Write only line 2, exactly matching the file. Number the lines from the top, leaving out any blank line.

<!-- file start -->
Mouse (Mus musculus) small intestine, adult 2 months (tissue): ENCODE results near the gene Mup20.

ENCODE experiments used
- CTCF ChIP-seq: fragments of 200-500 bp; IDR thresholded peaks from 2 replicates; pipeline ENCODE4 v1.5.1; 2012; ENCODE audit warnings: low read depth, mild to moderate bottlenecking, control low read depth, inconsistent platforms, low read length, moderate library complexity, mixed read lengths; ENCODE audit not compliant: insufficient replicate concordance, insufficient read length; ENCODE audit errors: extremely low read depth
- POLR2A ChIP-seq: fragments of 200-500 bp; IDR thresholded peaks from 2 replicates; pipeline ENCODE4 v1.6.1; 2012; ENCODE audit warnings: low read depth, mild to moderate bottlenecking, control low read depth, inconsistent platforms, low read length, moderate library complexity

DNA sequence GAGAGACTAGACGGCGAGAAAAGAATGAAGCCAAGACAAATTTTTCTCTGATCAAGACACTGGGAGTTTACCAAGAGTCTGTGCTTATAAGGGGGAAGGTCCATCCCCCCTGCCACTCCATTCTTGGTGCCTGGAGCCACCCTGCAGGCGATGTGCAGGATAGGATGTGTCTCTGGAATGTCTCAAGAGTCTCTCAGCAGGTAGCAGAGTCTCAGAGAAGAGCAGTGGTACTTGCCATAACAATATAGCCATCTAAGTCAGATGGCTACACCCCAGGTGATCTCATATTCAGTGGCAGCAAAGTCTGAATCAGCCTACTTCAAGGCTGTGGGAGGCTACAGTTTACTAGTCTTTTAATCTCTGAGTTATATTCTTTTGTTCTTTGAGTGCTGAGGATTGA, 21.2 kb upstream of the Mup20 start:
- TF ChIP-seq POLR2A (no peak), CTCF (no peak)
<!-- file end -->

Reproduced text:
ENCODE experiments used